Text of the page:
The poll, released at 10pm on Wednesday night via The Times, suggests the Brexit Party’s refusal to stand down in all seats will cause Boris Johnson’s Tory Party to lose eight battleground seats. It found Nigel Farage’s party will split the Leave vote in eight marginal seats, which could prevent the Tories from winning. The results suggested that if the Brexit Party had stood down in the handful of marginals, the Tories were more likely to win the seat.
The eight battleground seats identified by YouGov were Weaver Vale, High Peak, Alyn and Deeside, Bury North, Bolton North East, Gower, Sedgefield and Delyn.
The latest results showed Labour and the Tories are neck-and-neck in the first four constituencies, with Jeremy Corbyn’s party on a less than one percent lead.
But if the Brexit Party weren’t running, support for the Tories increased by up to two points.
Overall, the seat-by-seat analysis found the Tories would secure a majority of 359 and increase on the 318 seats they won in 2017.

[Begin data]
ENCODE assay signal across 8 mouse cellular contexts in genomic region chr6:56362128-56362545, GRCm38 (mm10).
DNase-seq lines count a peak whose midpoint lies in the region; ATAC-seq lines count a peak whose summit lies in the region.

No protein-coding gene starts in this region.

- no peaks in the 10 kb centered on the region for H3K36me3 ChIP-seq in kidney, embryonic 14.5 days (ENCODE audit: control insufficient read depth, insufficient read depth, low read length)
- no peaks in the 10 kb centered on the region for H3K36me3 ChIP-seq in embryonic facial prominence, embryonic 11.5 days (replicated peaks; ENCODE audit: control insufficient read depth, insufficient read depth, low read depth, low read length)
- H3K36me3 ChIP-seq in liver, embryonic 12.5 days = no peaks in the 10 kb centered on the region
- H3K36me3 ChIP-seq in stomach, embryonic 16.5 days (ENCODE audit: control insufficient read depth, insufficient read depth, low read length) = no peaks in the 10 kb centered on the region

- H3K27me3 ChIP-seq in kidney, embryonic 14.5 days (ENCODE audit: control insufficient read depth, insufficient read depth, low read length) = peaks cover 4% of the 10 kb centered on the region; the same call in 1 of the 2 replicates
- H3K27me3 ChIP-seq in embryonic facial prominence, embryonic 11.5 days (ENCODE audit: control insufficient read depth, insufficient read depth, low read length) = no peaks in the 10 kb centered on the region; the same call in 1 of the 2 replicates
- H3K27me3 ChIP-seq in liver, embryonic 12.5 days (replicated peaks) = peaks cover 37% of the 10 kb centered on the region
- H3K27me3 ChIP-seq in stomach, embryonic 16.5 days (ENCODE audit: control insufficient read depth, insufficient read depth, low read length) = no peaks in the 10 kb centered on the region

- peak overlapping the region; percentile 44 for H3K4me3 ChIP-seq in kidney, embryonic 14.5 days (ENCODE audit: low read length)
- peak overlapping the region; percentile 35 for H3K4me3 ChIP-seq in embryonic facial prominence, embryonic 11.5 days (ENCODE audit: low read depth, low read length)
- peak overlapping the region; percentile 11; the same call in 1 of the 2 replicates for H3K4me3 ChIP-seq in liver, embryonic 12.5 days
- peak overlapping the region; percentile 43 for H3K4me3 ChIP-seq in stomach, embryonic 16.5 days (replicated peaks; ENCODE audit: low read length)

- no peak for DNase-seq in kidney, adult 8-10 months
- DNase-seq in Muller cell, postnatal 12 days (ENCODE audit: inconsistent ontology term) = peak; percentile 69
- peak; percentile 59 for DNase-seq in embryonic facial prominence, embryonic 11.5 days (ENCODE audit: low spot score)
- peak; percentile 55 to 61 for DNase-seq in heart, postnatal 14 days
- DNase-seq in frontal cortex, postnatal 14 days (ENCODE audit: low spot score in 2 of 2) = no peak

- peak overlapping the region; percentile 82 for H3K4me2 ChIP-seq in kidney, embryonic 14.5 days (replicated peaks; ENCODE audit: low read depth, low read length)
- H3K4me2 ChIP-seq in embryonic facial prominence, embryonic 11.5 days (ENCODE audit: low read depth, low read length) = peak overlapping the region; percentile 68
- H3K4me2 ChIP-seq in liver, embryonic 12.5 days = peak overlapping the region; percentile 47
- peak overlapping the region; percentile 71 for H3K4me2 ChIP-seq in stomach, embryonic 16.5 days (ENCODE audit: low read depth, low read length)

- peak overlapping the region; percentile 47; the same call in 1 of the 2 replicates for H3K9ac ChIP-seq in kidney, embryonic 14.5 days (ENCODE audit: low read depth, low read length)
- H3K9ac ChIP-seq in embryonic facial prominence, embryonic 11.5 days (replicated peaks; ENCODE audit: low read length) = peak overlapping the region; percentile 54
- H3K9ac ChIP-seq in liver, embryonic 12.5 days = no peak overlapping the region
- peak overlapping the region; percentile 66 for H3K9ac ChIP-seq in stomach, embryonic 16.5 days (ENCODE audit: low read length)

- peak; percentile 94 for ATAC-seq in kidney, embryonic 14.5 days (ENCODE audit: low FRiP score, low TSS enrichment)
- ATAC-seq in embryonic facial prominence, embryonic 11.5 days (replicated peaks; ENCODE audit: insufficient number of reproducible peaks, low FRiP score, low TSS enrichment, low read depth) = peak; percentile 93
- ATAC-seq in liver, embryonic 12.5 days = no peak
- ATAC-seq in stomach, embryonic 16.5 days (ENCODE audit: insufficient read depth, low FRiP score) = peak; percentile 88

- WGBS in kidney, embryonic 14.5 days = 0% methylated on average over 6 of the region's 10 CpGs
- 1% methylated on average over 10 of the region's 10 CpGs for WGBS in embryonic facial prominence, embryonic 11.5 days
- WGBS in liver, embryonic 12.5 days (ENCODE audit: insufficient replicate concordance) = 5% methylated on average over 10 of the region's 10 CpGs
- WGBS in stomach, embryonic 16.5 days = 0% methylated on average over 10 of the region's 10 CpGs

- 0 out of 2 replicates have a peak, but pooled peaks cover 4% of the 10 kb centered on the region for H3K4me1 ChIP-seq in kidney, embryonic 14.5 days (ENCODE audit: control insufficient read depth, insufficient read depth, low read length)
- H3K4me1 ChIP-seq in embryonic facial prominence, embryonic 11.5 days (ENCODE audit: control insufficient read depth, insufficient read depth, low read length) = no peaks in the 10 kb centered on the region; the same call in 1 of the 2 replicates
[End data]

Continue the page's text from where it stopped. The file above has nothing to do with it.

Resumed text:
In terms of the Labour party, the polling data is predicting that Jeremy Corbyn’s party will suffer a fall of 51 seats and only win 211 in next month’s election.
It would be Labour’s second-worst defeat since the Second World War, with Mr Corbyn’s total just two above Michael Foot’s 1983 collosal defeat.
The Lib Dems are also set to lose seats, with the pollsters predicting they will win just 13 seats.
The Brexit Party are predicted to win no seats.
The party does appear to have some support though, just not enough to secure a seat.
In the Labour strongholds of Barnsley Central and Barnsley East it is on 25 and 24 percent respectively, although Labour still has a commanding lead in both.
In Hartlepool, where Richard Tice, the Brexit Party chairman, is the candidate, it is on 23 percent, behind the Tories on 31 and Labour on 40.
The results are based on more than 100,000 interviews carried out over seven days.
Although the data is still a prediction and is not completely accurate, during the 2017 election, the same YouGov constituency by constituency poll predicted an election result that was very close to the end result.
It accurately predicted a hung Parliament, when the majority of polls were pointing towards a large Tory majority.
In 2017, the poll predicted 302 seats for the Tories and 269 Labour.
The two parties finished on 318 seats and 262 respectively in what marked a 30 seat gain for the Opposition despite many predicting a landslide victory for the Tories when Theresa May called the election.